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have you heard of the 5 koshas? the body “sheaths”

Koshas…not doshas.  Doshas you are likely familiar with;  they are the three auyrvedic mind-body types— pitta, kapha and vatta. Koshas are the coverings that, according to vedantic teachings, lead us to the true self. Have you heard of them?  

Kosha means sheath. In both yoga and Ayurveda the body is described in sheaths or layers, from the outside in. Both of these systems take us on a journey from gross to subtle. Using tools from yoga and Ayurveda we slowly wake up to the more subtle aspects of ourselves and the world around us.

Many people, myself included, start yoga with a very basic understanding of the body and very little awareness of the more subtle aspects of ourselves. Maybe even a way of thinking about the world that is simplistic like “what you can see is what exists”. But we now know that the naked eye can’t see all, and that everything much us is actually material vibrating with energy. Isn’t the current pandemic and virus a perfect example of something we cannot see but is very real?

The systems of yoga and Ayurveda understood very early on that we are not just bodies, but that we are made up of sheaths of energy that take us to deeper levels of understanding ourselves. The more we practice, the more we experience these sheaths which lead us to our center and an experience of inner joy and bliss.

The first sheath is called the anamaya kosha, or food body. This is our physical body made up of the food we eat. This is the most obvious layer that we are all aware of. We may come to yoga looking for something that specifically helps the body, like stretching, strengthening, injury healing or a workout. But there is much, much.

The second sheath is the pranamaya kosha, or the energy body. Beneath the physical body is a network of prana or energy, flowing through us and regulating all the internal systems. For some this may be quite obvious and tangible and for others not at first. Just think about how your energy varies from day to day. Some days you might feel really energetic and ready to take on anything, and other days you might feel like your energy reserves are really low. Many of the tools of yoga like breathing practices —pranayama— help us directly experience the energy sheath and this more subtle aspect of ourselves.

Even the poses (asanas) which seem like they were designed to help the physical body were actually meant to support the energy body. They are meant to help energy flow unobstructed within us. Next time you do a practice, pay attention not so much to your body before and after, but to how your energy changes before and after.

The third sheath is called the manomaya kosha, or mind body. More specifically the lower mind. We all know we have a mind and we think, but how aware are you of what you are thinking throughout the day? The thinking mind is active all day long with very little awareness on our part of what it’s doing and whether what it’s thinking is true or even positive. And this lower mind is driving so much of our habits, choices, beliefs and behaviors. The yogis recognized this was just one layer of the mind and that once we get underneath it, there is a different and more elevated aspect of the mind.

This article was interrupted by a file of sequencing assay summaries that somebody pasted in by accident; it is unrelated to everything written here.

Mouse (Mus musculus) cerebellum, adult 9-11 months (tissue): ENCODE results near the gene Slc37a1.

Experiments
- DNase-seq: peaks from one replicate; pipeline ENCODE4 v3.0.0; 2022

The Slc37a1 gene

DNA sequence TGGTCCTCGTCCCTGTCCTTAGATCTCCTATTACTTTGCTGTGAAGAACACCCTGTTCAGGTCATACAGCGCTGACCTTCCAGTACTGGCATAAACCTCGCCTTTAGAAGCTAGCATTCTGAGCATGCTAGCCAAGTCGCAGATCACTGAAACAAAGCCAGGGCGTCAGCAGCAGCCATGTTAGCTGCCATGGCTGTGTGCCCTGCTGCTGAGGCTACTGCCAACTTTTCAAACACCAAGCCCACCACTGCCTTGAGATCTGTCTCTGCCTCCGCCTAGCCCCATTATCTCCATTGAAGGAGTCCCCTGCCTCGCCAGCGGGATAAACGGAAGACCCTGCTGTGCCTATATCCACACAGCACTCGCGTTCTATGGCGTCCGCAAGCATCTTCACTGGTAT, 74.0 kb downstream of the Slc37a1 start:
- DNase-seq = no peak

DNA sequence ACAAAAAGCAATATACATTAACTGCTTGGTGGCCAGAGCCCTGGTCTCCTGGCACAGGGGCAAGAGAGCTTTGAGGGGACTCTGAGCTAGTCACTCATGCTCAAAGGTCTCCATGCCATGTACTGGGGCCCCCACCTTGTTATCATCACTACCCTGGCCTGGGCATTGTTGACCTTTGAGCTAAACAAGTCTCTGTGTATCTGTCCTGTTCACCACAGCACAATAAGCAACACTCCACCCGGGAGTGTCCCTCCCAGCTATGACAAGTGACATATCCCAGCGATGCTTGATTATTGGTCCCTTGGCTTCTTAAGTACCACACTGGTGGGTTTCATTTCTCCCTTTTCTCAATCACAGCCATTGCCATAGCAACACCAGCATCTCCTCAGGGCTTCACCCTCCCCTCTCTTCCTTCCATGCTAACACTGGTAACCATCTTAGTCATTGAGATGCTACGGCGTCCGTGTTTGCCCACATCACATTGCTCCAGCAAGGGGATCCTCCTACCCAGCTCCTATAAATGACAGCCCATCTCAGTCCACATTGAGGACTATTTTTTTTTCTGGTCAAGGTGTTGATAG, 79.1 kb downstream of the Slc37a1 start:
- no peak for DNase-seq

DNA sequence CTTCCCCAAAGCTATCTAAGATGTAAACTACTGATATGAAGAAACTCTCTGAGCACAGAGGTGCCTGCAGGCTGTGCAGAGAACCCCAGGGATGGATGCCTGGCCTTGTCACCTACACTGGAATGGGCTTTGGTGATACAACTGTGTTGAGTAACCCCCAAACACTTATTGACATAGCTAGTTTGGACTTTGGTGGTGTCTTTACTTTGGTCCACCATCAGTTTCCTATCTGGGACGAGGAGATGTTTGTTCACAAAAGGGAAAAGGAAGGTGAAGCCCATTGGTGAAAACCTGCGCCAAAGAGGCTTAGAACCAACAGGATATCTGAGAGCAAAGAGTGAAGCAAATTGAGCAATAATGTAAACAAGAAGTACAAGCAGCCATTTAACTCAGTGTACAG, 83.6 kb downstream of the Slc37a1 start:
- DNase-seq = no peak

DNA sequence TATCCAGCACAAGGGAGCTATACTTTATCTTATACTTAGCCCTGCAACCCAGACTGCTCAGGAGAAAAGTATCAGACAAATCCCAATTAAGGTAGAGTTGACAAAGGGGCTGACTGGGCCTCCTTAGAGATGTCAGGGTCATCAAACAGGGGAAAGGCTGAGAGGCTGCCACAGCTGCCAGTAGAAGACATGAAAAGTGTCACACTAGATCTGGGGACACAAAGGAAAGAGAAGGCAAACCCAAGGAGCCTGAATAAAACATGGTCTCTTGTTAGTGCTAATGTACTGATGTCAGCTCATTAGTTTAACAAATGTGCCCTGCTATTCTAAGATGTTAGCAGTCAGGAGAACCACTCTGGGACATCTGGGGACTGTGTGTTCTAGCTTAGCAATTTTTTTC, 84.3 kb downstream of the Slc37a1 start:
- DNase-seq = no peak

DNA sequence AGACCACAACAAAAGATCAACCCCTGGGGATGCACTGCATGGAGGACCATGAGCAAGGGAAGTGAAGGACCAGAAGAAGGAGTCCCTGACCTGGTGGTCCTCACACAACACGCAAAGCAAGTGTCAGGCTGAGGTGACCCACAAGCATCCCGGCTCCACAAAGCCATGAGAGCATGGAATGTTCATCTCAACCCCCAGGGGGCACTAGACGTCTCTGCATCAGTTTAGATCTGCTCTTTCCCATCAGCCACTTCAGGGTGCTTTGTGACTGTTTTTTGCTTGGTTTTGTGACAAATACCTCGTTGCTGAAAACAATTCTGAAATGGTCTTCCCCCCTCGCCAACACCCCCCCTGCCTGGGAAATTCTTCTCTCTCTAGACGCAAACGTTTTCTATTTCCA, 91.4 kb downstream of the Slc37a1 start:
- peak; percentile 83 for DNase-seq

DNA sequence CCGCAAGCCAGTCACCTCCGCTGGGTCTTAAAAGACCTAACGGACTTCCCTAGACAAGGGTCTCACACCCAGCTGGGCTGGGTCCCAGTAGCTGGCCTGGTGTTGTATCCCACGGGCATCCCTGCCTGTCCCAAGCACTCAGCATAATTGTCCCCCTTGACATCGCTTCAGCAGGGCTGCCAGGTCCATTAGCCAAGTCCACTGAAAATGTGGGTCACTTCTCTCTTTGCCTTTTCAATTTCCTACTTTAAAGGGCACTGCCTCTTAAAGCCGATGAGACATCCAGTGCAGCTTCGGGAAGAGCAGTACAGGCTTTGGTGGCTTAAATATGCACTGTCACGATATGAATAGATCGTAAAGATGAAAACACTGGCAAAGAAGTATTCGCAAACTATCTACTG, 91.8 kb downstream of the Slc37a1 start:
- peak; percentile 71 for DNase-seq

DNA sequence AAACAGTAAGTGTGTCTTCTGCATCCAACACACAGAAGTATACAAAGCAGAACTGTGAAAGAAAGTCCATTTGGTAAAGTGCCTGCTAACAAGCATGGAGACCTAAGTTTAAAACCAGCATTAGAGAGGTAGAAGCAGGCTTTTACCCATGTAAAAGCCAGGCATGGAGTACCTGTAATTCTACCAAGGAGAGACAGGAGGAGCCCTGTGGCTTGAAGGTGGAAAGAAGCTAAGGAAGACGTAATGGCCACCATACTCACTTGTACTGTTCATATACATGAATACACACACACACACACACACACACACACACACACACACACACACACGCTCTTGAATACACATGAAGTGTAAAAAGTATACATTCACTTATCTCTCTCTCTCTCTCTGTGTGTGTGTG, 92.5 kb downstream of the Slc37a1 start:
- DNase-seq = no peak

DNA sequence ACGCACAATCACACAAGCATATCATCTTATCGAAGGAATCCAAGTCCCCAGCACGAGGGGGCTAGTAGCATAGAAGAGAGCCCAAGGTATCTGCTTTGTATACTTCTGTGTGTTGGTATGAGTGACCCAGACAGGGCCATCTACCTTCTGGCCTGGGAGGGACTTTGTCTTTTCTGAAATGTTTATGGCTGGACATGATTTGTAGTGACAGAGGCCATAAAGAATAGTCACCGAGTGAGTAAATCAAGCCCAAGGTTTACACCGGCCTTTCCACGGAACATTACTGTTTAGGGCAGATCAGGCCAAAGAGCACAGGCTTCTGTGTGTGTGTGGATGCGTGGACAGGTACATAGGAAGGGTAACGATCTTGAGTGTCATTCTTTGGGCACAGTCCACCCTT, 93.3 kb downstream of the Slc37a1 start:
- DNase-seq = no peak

The fourth kosha is the vijnanamaya kosha, or wisdom body. This is the higher mind or intuitive mind. This mind was totally foreign to me in the early years of my practice. I was perpetually in thinking mode and really struggled with meditation when I started yoga. It was too subtle for me and it would take years of the physical and breathing practices before I could get still enough and quiet enough to access this sheath. But once you do, you start to make decisions based on access to this sheath rather than just the manomaya kosha. You begin to trust yourself more fully and start realizing no one else has the answers for you, that you have deep wisdom within yourself.

Finally, you reach the anandamaya kosha, the bliss body. There is a layer of bliss within each and every one of us. It is the most subtle and it is there all the time. Even in times of great challenge and difficulty, it is there and we can access it. It often takes years of practice and in particular more extended and consistent breathing and meditation practices. We have to get under the top layers and quiet body and mind enough to experience it.

When we do experience it more consistently and regularly, we notice that we are a little more steady, strong and faithful during difficult times, a little less ruled by life’s ups and downs;  we are aware that this layer of bliss and joy exists within us no matter what is happening in the world around us and that we can access it. This is so important: it means we are seeking deep satisfaction from within rather than something outside of ourselves.

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Nikki Estrada has been in the yoga scene for more than twenty years. She leads workshops, teacher training and immersions nationwide. Nikki began her formal training in India, focusing on Ashtanga. She is currently a senior yoga teacher and educator in the San Francisco Bay Area. Nikki's Vinyasa-based classes are a synthesis of her years of yogic and Ayurveda study and personal experience, with an emphasis on spirituality, intelligent alignment, meditation, and living life more joyfully. Find Nikki at www.nikkiestradayoga.com. and use code NikkiGift for a free month of online yoga.
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